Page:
Burial of Ashes at a later date:  This will be by arrangement between you, the Funeral Director and the Vicar.

Stone Memorials: These are subject to incredibly strict guidelines.  If you require a Stone Memorial Tablet at the Crematorium or at the Cemetery, please discuss this with the Funeral Director in the first instance.

Other tributes: In addition to the donations mentioned above some people like to think of something more permanent than flowers. At both Churches it is possible to donate towards things such as Pew Bibles which would be suitably inscribed and there are other things, both in the church and in the wider community, which might be considered as a much more lasting memorial than flowers - Again, talk to the Vicar about this.

 

A Funeral will not be an easy time, but it should be a fitting tribute and quite properly a celebration of a life. 

Please feel free to discuss any matter about a Funeral Service with the Funeral Director or with me.

I hope this guide and the following prayers and readings have been of help.

 Booklet and text on the page above ©Paul Firmin 2011

The following are drawn from a multitude of sources

Prayers at this time


Christ be with me, Christ within me,
Christ behind me, Christ before me,
Christ beside me, Christ to win me,
Christ to comfort and restore me,
Christ beneath me, Christ above me,
Christ in quiet, Christ in danger,
Christ in hearts of all that love me,
Christ in mouth of friend and stranger.
Amen. 


Support us, O Lord, all the day long of this troublous life,
until the shades lengthen, and the evening comes,
the busy world is hushed, the fever of life is overhand our work is done.
Then, Lord, in your mercy grant us safe lodging, a holy rest and peace at the last;
through Jesus Christ our Lord.
Amen.  

Living God,
you have lit the day with the sun’s light
and the midnight with shining stars.
  Lighten our hearts with the bright beams
of the Sun of Righteousness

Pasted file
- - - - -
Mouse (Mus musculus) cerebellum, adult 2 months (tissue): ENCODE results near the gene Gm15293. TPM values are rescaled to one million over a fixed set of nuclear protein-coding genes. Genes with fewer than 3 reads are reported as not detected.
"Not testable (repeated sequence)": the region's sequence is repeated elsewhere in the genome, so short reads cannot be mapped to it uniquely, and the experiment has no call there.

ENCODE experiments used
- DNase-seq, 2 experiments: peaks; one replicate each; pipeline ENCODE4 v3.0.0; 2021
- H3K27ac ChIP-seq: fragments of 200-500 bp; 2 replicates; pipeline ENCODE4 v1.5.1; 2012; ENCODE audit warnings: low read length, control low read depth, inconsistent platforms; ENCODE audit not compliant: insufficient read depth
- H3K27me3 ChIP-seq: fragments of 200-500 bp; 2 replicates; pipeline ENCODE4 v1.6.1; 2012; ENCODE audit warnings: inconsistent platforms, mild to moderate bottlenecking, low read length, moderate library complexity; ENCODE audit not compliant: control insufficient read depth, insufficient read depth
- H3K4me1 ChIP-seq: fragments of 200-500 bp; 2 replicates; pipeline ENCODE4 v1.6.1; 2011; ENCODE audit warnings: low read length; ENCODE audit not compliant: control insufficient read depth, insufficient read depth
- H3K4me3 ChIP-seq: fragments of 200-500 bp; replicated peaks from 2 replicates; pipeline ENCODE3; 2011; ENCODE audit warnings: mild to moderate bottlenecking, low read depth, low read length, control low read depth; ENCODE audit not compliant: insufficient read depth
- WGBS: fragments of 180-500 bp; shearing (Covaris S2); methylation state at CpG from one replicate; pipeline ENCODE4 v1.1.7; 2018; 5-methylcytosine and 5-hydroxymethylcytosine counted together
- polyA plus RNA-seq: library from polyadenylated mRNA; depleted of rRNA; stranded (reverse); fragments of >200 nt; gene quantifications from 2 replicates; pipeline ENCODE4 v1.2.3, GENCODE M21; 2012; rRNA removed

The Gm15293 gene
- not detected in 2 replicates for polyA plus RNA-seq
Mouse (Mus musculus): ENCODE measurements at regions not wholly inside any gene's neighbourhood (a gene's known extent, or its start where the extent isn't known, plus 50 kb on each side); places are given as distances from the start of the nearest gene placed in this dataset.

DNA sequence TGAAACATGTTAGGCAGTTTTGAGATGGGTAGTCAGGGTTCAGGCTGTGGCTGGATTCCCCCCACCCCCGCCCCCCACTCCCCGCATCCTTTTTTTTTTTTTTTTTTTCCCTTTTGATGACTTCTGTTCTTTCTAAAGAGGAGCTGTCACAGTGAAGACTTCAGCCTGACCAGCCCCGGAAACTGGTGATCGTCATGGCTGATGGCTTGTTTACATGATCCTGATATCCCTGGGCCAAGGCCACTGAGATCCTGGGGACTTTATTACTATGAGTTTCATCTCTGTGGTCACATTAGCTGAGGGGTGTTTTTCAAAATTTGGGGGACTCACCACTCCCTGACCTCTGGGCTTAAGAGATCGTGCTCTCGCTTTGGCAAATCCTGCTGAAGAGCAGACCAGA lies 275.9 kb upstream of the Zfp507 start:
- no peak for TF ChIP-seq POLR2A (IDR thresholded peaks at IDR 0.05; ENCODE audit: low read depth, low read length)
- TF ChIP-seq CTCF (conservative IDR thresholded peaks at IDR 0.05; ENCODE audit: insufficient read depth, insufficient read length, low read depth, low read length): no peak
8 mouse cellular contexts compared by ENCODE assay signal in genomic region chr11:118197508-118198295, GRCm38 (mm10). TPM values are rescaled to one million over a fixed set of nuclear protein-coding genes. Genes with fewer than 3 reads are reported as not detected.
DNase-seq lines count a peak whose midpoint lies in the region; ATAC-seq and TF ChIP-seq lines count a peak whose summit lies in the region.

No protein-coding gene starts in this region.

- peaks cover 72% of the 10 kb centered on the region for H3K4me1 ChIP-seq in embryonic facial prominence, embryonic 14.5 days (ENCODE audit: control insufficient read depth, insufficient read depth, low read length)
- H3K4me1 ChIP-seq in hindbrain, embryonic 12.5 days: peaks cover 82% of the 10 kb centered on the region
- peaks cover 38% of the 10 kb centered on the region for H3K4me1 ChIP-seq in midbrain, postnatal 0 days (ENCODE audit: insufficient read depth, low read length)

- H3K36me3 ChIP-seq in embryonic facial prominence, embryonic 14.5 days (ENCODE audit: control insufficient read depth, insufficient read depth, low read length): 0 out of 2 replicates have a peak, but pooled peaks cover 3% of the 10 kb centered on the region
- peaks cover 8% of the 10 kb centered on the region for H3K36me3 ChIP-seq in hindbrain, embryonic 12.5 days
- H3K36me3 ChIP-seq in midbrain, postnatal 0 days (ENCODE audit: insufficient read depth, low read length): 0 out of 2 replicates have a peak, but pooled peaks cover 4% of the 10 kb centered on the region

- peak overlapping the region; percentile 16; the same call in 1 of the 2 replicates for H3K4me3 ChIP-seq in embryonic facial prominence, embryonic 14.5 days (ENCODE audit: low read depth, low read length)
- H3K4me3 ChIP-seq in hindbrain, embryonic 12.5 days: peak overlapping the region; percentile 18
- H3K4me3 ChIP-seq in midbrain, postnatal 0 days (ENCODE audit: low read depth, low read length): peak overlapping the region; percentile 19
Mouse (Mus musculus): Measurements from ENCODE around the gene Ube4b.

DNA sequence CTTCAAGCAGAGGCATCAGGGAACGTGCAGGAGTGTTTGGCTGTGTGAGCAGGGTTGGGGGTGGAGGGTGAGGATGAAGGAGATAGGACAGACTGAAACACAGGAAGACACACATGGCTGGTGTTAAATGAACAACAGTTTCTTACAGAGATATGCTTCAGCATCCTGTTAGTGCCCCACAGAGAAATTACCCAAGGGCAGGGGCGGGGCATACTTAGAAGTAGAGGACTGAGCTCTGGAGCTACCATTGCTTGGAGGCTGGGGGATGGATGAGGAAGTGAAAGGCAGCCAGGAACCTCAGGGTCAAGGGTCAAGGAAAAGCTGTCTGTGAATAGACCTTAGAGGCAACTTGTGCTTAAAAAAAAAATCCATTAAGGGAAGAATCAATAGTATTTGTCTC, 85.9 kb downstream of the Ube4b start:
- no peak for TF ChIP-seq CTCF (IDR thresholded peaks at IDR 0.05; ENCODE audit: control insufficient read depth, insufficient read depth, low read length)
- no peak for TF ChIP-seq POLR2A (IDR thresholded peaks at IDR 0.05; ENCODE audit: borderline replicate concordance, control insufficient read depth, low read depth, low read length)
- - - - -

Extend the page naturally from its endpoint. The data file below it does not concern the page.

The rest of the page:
risen with healing in his wings,
Jesus Christ our Lord.
And so preserve us in the doing of your will,
that at the last we may shine
as the stars for ever;
through the same Jesus Christ our Lord.
Amen. 

Almighty God, in your great love
you crafted us by your hand and breathed life into us by your Spirit.
Although we became a rebellious people, you did not abandon us to our sin.
In your tender mercy
you sent your Son
to restore in us your image.
In obedience to your will
he gave up his life for us,
bearing in his body our sins on the cross.
By your mighty power
you raised him from the grave
and exalted him to the throne of glory.
Rejoicing in his victory
and trusting in your promise
to make alive all who turn to Christ,
we commend N to your mercy
and we join with all your faithful people
and the whole company of heaven
in the one unending song of praise:
glory and wisdom and honour
be to our God for ever and ever.
Amen. 

God be in my head, and in my understanding;
God be in my eyes, and in my looking;
God be in my mouth, and in my speaking;
God be in my heart, and in my thinking;
God be at my end, and at my departing.
 

Almighty God,
you love everything
you have made
and judge us with infinite mercy and justice.
We rejoice in your promises of pardon, joy and peace
to all those who love you.
In your mercy turn the darkness of death into the dawn of new life,
and the sorrow of parting into the joy of heaven;
through our Saviour
Jesus Christ,
who died, rose again, and lives for evermore. Amen.


Lord Jesus Christ,
you comforted your disciples when you were going to die:
now set our troubled hearts at rest
and banish our fears.
You are the way to the Father:
help us to follow you.
You are the truth:
bring us to know you.
You are the life:
give us that life, to live with you now and for ever.
Amen. 

A selection of short readings 


Sunset and evening star,
one clear call for me!

And may there be no moaning of the bar,
When I put out to sea, 

But such a tide as moving seems asleep,
Too full for sound and foam,
When that which drew from out the boundless deep
Turns again home.  

Twilight and evening bell,
And after that the dark!
And may be there no sadness of farewell,
When I embark;
 
For tho’ from out our bourne of Time and Place
The flood may bear me far,
I hope to see my Pilot face to face,
When I have crossed the bar.
 
LORD TENNYSON
   

Death is nothing at all,
I have slipped away into the next room.
I am I, and you are you.
Whatever we were to each other
That, we still are.
Call me by my old familiar name,
Speak to me in the easy way
Which you always used.
Put no difference in your tone,
Wear no forced air of solemnity or sorrow,
Laugh as we always laughed
at the little jokes we enjoyed together.
Pray, smile, think of me, give thanks for me,
Let my name be ever the household word
that it always was.
Let it be spoken without effect,